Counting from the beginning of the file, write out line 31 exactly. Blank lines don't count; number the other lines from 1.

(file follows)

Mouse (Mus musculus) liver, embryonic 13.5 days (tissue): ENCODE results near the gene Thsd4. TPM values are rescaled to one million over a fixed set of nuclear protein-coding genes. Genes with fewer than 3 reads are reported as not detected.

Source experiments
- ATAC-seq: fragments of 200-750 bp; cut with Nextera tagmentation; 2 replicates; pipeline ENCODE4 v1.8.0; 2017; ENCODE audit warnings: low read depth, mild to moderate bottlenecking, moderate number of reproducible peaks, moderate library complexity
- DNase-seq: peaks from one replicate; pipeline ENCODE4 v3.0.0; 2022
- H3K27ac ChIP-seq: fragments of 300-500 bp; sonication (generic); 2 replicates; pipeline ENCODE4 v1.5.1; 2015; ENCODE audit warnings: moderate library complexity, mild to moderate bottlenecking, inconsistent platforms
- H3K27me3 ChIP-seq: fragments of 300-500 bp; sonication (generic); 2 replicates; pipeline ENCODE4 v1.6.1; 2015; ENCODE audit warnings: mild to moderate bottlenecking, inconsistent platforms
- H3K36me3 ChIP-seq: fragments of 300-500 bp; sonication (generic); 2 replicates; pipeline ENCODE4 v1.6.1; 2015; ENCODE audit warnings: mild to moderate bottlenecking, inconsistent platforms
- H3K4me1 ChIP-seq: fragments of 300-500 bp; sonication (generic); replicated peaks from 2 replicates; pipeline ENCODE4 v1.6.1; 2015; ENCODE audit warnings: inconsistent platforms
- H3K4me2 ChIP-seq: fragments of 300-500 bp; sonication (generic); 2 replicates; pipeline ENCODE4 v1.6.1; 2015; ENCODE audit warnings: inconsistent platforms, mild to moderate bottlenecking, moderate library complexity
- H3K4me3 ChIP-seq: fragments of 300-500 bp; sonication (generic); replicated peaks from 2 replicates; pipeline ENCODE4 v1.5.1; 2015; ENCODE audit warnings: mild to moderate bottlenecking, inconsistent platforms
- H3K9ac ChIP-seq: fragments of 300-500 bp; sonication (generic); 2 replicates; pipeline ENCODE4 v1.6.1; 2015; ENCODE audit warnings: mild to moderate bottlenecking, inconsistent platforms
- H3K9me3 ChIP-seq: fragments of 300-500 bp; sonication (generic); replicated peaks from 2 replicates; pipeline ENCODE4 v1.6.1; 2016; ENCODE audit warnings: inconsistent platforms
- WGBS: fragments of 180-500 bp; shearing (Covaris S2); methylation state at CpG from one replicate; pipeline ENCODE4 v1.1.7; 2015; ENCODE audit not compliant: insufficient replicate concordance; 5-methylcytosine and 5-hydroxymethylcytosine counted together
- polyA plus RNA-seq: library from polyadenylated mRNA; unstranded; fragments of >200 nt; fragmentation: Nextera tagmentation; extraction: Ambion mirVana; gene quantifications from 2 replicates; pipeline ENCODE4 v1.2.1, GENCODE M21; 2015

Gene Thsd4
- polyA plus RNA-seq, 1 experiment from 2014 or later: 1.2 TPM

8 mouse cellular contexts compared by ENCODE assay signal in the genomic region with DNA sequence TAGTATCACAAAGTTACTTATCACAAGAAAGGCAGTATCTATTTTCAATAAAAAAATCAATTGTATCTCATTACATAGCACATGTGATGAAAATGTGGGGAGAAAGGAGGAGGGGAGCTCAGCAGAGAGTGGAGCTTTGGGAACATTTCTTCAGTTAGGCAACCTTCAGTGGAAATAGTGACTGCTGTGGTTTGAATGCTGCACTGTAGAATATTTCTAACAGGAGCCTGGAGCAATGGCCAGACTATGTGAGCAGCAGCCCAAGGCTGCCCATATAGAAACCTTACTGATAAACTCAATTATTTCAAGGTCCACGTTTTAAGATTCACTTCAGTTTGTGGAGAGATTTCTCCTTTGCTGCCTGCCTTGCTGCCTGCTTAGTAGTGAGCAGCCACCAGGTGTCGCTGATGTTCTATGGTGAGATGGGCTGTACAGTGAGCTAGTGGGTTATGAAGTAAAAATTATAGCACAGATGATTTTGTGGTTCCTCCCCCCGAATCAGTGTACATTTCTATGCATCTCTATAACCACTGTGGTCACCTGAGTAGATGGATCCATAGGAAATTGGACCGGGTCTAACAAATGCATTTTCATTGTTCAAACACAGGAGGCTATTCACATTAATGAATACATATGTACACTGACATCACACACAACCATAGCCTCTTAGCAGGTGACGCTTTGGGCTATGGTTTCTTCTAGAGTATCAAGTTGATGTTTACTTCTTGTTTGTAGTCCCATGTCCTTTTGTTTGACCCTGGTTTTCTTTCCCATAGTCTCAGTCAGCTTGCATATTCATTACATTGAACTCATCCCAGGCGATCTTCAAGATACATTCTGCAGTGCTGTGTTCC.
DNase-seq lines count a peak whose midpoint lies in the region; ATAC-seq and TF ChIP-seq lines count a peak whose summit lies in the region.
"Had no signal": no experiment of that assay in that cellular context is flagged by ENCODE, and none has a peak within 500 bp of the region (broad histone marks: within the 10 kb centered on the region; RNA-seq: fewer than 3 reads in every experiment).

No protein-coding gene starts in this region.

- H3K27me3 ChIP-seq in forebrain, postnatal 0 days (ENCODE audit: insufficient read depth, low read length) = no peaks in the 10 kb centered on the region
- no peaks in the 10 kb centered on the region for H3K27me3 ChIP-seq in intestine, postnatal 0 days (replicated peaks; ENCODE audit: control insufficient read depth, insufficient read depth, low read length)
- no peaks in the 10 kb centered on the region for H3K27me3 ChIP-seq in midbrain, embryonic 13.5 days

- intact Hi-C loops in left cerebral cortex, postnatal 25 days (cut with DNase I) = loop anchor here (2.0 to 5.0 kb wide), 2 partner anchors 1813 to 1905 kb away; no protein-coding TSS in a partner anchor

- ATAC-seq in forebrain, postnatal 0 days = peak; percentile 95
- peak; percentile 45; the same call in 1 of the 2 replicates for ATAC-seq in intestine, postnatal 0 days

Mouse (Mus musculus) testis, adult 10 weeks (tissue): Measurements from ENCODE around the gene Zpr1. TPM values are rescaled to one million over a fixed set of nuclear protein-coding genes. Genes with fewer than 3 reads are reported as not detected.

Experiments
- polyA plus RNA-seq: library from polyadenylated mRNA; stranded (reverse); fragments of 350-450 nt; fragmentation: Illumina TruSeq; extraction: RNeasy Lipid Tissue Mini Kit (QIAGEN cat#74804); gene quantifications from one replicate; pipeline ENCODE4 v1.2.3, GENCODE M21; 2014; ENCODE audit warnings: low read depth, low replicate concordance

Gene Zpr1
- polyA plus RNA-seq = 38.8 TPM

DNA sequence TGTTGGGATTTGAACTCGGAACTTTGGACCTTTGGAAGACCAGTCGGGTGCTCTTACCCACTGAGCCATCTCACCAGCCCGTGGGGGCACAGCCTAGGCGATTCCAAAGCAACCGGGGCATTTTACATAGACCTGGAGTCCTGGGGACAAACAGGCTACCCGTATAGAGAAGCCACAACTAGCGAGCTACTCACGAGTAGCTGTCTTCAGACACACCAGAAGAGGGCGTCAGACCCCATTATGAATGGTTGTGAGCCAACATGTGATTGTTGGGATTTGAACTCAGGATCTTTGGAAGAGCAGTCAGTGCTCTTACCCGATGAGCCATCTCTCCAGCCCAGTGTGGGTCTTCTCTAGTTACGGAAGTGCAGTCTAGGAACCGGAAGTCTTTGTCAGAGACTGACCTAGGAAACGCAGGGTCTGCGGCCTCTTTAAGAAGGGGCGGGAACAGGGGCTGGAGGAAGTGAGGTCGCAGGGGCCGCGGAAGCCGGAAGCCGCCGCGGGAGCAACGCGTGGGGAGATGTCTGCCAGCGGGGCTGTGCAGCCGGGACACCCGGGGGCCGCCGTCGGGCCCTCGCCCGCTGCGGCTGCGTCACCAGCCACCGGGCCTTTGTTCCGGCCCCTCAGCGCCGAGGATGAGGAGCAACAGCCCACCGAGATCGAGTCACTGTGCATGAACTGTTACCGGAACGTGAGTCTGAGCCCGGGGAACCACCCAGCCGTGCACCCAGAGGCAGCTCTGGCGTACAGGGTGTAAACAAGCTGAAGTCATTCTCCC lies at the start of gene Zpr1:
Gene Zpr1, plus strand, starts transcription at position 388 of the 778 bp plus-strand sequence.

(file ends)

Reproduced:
- polyA plus RNA-seq = 38.8 TPM